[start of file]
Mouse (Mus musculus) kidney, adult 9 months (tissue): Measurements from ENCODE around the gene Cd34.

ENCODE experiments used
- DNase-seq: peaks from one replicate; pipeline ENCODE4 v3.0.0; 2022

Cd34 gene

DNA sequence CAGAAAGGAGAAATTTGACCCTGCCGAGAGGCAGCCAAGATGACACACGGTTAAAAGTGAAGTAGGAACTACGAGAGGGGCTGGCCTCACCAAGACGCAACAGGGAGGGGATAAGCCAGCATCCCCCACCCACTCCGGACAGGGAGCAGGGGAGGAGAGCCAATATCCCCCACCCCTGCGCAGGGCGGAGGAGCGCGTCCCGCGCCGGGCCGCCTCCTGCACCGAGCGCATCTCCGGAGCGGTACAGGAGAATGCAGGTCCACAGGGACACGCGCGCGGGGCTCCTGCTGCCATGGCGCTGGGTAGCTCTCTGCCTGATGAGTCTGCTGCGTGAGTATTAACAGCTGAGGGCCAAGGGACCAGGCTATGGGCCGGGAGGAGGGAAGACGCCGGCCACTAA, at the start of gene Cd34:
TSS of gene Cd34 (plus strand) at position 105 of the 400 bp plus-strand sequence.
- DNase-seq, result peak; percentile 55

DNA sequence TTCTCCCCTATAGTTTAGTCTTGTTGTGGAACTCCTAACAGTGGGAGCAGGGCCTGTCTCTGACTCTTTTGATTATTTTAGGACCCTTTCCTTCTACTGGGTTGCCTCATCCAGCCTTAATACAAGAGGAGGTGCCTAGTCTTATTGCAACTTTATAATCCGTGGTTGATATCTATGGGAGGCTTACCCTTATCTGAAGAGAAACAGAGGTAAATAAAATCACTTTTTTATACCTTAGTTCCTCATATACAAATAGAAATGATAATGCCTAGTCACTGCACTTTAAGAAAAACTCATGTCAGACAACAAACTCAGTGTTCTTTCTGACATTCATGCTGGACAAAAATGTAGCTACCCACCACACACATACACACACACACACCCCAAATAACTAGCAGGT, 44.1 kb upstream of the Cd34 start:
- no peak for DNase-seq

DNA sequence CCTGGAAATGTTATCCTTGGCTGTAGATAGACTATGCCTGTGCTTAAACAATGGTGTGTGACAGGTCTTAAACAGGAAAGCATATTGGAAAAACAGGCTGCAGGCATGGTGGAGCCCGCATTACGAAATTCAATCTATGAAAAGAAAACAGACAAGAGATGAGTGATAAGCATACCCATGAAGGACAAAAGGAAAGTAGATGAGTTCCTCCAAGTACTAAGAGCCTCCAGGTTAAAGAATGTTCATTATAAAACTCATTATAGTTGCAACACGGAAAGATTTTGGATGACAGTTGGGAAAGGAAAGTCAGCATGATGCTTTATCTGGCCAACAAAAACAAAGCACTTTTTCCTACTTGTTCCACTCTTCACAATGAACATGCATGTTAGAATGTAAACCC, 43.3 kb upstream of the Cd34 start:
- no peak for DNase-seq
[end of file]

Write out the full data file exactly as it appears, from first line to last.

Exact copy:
Mouse (Mus musculus) kidney, adult 9 months (tissue): Measurements from ENCODE around the gene Cd34.

ENCODE experiments used
- DNase-seq: peaks from one replicate; pipeline ENCODE4 v3.0.0; 2022

Cd34 gene

DNA sequence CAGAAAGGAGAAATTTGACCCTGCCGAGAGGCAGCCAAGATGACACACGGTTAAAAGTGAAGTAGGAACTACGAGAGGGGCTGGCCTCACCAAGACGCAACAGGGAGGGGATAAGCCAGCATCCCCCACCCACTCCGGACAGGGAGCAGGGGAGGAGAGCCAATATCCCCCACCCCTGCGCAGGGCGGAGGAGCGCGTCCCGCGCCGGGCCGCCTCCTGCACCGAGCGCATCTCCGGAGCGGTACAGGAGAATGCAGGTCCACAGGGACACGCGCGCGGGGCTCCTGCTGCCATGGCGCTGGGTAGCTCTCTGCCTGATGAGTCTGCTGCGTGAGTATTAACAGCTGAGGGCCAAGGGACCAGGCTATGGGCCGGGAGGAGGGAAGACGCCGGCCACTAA, at the start of gene Cd34:
TSS of gene Cd34 (plus strand) at position 105 of the 400 bp plus-strand sequence.
- DNase-seq, result peak; percentile 55

DNA sequence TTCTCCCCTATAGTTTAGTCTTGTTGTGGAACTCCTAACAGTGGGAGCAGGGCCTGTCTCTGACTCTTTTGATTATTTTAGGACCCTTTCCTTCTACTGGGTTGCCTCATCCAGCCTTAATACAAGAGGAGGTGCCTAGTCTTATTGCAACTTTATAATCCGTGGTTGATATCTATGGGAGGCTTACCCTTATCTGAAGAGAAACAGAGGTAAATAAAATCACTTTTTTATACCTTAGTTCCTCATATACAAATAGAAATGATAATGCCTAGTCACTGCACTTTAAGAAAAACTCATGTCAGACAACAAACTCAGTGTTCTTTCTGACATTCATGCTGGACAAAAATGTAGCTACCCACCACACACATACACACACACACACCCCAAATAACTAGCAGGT, 44.1 kb upstream of the Cd34 start:
- no peak for DNase-seq

DNA sequence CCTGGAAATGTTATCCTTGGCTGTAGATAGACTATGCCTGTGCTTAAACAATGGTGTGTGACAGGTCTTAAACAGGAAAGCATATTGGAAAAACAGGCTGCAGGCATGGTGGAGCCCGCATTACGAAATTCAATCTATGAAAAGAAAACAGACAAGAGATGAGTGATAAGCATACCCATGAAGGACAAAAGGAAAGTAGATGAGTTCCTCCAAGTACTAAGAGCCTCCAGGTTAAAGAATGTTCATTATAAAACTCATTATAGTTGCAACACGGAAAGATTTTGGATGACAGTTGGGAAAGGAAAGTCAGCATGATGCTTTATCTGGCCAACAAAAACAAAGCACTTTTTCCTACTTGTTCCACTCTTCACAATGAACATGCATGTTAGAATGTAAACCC, 43.3 kb upstream of the Cd34 start:
- no peak for DNase-seq